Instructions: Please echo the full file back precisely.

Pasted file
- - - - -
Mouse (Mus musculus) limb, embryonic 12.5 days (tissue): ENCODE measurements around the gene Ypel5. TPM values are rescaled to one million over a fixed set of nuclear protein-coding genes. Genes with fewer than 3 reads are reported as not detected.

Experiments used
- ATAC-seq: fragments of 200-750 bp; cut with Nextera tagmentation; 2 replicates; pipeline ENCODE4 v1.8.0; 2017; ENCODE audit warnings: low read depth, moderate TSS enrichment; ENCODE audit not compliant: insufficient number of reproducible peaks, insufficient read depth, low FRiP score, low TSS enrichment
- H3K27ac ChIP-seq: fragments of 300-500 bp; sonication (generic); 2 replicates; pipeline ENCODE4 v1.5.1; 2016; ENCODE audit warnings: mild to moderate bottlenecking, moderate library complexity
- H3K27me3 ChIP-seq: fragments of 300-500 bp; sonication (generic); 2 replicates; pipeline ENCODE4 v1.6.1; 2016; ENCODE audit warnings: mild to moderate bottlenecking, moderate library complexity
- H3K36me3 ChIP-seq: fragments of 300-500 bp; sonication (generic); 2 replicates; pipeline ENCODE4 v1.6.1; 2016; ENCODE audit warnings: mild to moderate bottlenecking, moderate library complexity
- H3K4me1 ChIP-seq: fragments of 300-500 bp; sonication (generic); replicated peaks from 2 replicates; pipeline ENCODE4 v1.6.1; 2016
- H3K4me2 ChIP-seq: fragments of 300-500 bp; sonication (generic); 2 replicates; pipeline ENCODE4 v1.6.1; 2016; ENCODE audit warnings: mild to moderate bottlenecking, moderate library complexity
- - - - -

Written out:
Mouse (Mus musculus) limb, embryonic 12.5 days (tissue): ENCODE measurements around the gene Ypel5. TPM values are rescaled to one million over a fixed set of nuclear protein-coding genes. Genes with fewer than 3 reads are reported as not detected.

Experiments used
- ATAC-seq: fragments of 200-750 bp; cut with Nextera tagmentation; 2 replicates; pipeline ENCODE4 v1.8.0; 2017; ENCODE audit warnings: low read depth, moderate TSS enrichment; ENCODE audit not compliant: insufficient number of reproducible peaks, insufficient read depth, low FRiP score, low TSS enrichment
- H3K27ac ChIP-seq: fragments of 300-500 bp; sonication (generic); 2 replicates; pipeline ENCODE4 v1.5.1; 2016; ENCODE audit warnings: mild to moderate bottlenecking, moderate library complexity
- H3K27me3 ChIP-seq: fragments of 300-500 bp; sonication (generic); 2 replicates; pipeline ENCODE4 v1.6.1; 2016; ENCODE audit warnings: mild to moderate bottlenecking, moderate library complexity
- H3K36me3 ChIP-seq: fragments of 300-500 bp; sonication (generic); 2 replicates; pipeline ENCODE4 v1.6.1; 2016; ENCODE audit warnings: mild to moderate bottlenecking, moderate library complexity
- H3K4me1 ChIP-seq: fragments of 300-500 bp; sonication (generic); replicated peaks from 2 replicates; pipeline ENCODE4 v1.6.1; 2016
- H3K4me2 ChIP-seq: fragments of 300-500 bp; sonication (generic); 2 replicates; pipeline ENCODE4 v1.6.1; 2016; ENCODE audit warnings: mild to moderate bottlenecking, moderate library complexity